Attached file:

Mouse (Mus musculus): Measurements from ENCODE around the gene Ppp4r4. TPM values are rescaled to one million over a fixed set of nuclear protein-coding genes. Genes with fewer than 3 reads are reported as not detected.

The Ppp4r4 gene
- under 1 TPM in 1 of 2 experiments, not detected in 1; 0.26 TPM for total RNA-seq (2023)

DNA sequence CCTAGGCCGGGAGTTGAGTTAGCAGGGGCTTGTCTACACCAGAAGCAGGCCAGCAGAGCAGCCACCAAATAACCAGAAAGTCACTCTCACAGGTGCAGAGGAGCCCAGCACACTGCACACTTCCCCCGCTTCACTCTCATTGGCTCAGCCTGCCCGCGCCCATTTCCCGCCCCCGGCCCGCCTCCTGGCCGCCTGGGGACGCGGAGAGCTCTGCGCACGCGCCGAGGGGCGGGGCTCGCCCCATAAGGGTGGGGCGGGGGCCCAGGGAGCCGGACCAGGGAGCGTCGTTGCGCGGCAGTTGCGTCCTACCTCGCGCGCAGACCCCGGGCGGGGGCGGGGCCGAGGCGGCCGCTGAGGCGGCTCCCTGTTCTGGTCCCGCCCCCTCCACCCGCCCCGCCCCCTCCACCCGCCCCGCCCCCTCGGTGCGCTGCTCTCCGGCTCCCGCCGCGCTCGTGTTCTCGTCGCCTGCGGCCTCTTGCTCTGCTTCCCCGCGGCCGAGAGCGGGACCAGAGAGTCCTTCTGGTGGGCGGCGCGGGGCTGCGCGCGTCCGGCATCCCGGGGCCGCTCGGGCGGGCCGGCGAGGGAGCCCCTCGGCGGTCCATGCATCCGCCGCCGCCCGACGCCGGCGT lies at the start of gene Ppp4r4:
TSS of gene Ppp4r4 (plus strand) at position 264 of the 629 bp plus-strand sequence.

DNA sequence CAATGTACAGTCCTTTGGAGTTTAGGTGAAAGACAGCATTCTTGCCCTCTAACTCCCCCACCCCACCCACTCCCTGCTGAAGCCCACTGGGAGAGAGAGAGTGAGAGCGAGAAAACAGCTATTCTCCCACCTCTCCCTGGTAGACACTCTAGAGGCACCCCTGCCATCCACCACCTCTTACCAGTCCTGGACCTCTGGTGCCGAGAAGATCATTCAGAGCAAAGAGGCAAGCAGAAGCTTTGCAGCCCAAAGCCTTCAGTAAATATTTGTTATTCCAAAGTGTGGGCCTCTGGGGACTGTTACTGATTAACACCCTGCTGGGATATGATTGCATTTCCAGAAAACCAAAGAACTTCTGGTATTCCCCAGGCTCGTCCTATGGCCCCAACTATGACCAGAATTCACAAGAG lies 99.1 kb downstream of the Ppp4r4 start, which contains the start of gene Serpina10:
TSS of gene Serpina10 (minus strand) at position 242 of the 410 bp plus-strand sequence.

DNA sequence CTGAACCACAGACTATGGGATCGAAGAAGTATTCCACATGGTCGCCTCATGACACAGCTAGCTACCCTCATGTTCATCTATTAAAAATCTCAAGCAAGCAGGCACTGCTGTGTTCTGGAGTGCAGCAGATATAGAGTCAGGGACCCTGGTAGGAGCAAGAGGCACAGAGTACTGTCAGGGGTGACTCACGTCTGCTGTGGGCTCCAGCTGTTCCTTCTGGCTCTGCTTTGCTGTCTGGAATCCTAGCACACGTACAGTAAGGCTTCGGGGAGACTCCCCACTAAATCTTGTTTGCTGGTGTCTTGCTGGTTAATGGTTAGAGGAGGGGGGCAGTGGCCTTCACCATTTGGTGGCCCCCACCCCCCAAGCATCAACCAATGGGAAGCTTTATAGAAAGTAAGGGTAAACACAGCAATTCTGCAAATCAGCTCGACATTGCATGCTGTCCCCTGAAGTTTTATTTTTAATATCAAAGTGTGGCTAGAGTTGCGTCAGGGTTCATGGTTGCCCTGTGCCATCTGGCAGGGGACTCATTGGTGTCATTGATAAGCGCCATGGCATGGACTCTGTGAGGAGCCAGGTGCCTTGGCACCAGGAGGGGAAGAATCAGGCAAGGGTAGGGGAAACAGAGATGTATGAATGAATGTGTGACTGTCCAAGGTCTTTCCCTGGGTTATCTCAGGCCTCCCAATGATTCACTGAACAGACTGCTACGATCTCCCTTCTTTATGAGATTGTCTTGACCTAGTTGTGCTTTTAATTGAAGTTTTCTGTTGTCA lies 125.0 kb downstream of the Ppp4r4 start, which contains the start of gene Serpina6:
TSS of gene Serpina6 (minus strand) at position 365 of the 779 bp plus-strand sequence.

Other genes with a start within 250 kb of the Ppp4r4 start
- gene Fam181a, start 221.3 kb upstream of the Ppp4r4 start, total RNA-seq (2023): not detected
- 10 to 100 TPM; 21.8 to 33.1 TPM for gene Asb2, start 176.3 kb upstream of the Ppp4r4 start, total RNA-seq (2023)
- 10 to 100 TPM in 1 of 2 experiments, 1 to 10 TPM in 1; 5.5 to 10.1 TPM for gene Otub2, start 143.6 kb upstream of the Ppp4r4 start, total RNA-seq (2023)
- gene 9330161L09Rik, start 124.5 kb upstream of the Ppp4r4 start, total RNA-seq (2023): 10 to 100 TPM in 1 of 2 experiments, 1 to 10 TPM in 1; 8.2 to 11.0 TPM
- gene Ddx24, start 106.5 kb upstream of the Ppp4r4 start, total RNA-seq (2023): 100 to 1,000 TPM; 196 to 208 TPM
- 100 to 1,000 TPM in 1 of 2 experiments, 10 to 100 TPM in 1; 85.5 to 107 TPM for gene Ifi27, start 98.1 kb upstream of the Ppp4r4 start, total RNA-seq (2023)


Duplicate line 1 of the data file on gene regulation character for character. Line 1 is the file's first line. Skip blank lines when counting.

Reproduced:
Mouse (Mus musculus): Measurements from ENCODE around the gene Ppp4r4. TPM values are rescaled to one million over a fixed set of nuclear protein-coding genes. Genes with fewer than 3 reads are reported as not detected.